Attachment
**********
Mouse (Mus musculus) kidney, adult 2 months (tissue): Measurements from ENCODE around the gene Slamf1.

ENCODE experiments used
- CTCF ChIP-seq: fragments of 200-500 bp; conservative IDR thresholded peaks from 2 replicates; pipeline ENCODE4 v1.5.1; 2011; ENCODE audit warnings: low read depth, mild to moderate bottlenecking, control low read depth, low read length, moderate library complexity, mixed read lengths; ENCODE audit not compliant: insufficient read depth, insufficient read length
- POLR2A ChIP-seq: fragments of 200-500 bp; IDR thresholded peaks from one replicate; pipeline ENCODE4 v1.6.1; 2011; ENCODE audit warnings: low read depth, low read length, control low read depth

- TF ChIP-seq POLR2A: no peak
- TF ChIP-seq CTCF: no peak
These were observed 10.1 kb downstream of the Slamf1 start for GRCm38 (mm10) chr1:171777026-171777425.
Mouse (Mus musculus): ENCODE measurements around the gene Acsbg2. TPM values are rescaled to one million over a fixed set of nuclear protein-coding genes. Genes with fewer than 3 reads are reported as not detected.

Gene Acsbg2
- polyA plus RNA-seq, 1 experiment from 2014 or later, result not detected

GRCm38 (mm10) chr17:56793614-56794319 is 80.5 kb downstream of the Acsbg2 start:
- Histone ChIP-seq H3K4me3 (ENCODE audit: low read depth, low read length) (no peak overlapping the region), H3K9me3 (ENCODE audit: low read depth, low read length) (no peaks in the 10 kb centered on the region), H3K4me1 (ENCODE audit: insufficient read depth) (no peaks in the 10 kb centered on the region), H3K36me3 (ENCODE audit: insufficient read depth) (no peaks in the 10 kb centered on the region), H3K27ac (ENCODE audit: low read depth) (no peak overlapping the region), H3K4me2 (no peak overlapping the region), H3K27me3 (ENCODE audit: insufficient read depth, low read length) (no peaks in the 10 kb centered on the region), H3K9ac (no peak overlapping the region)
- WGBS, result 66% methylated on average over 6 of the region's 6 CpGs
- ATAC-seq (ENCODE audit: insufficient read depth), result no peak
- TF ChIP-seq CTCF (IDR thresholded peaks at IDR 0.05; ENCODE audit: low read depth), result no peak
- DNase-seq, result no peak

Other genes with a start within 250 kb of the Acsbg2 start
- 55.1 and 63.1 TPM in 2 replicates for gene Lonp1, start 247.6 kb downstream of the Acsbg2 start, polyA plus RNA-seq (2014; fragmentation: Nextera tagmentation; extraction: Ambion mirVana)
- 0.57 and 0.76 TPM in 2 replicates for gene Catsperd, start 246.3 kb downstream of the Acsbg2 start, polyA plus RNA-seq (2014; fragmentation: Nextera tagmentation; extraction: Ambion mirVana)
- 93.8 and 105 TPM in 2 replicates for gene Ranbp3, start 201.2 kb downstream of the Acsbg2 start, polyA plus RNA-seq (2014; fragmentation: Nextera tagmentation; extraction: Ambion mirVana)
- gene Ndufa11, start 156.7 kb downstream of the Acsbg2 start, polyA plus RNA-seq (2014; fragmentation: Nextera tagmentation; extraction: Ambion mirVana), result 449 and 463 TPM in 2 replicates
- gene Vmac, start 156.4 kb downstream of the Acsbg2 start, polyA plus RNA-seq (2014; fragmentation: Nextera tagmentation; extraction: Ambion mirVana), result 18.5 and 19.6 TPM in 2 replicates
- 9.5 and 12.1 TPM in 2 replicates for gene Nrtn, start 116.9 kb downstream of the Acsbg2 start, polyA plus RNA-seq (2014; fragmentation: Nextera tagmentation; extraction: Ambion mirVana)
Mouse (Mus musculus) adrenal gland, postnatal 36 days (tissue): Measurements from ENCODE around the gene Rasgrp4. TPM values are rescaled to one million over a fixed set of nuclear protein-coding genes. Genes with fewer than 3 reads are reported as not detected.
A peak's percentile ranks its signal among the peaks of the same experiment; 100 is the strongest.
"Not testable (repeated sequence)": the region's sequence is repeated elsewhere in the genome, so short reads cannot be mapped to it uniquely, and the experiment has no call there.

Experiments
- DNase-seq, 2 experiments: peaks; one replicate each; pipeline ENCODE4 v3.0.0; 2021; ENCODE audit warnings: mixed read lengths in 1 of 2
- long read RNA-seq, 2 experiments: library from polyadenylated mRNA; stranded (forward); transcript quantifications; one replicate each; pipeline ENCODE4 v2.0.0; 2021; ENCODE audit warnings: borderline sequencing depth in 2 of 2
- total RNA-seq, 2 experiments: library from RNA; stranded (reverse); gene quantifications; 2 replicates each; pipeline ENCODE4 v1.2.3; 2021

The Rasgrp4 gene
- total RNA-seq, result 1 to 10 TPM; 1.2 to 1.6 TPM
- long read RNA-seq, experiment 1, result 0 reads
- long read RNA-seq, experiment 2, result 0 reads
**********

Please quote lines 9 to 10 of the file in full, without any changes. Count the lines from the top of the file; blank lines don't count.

Gene Acsbg2
- polyA plus RNA-seq, 1 experiment from 2014 or later, result not detected